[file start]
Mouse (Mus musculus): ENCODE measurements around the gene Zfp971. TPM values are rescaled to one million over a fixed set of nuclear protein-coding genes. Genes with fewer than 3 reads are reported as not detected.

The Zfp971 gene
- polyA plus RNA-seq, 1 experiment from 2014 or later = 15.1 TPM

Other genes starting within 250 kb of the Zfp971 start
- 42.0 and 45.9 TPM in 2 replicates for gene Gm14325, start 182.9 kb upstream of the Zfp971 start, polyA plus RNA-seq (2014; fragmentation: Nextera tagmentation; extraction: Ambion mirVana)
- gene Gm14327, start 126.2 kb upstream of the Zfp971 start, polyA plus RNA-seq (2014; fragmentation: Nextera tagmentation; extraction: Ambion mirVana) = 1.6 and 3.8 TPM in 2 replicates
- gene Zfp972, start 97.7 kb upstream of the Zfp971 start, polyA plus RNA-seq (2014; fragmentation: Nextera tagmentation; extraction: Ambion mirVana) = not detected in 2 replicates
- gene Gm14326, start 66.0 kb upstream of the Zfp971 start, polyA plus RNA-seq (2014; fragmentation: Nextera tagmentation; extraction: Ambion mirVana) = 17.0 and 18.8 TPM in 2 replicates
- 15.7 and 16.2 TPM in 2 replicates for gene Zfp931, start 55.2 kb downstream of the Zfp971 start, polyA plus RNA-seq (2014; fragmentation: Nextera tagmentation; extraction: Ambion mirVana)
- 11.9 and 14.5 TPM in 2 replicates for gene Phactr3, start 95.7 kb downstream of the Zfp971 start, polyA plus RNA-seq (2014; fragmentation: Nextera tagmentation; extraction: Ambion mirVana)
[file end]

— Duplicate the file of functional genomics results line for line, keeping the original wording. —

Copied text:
Mouse (Mus musculus): ENCODE measurements around the gene Zfp971. TPM values are rescaled to one million over a fixed set of nuclear protein-coding genes. Genes with fewer than 3 reads are reported as not detected.

The Zfp971 gene
- polyA plus RNA-seq, 1 experiment from 2014 or later = 15.1 TPM

Other genes starting within 250 kb of the Zfp971 start
- 42.0 and 45.9 TPM in 2 replicates for gene Gm14325, start 182.9 kb upstream of the Zfp971 start, polyA plus RNA-seq (2014; fragmentation: Nextera tagmentation; extraction: Ambion mirVana)
- gene Gm14327, start 126.2 kb upstream of the Zfp971 start, polyA plus RNA-seq (2014; fragmentation: Nextera tagmentation; extraction: Ambion mirVana) = 1.6 and 3.8 TPM in 2 replicates
- gene Zfp972, start 97.7 kb upstream of the Zfp971 start, polyA plus RNA-seq (2014; fragmentation: Nextera tagmentation; extraction: Ambion mirVana) = not detected in 2 replicates
- gene Gm14326, start 66.0 kb upstream of the Zfp971 start, polyA plus RNA-seq (2014; fragmentation: Nextera tagmentation; extraction: Ambion mirVana) = 17.0 and 18.8 TPM in 2 replicates
- 15.7 and 16.2 TPM in 2 replicates for gene Zfp931, start 55.2 kb downstream of the Zfp971 start, polyA plus RNA-seq (2014; fragmentation: Nextera tagmentation; extraction: Ambion mirVana)
- 11.9 and 14.5 TPM in 2 replicates for gene Phactr3, start 95.7 kb downstream of the Zfp971 start, polyA plus RNA-seq (2014; fragmentation: Nextera tagmentation; extraction: Ambion mirVana)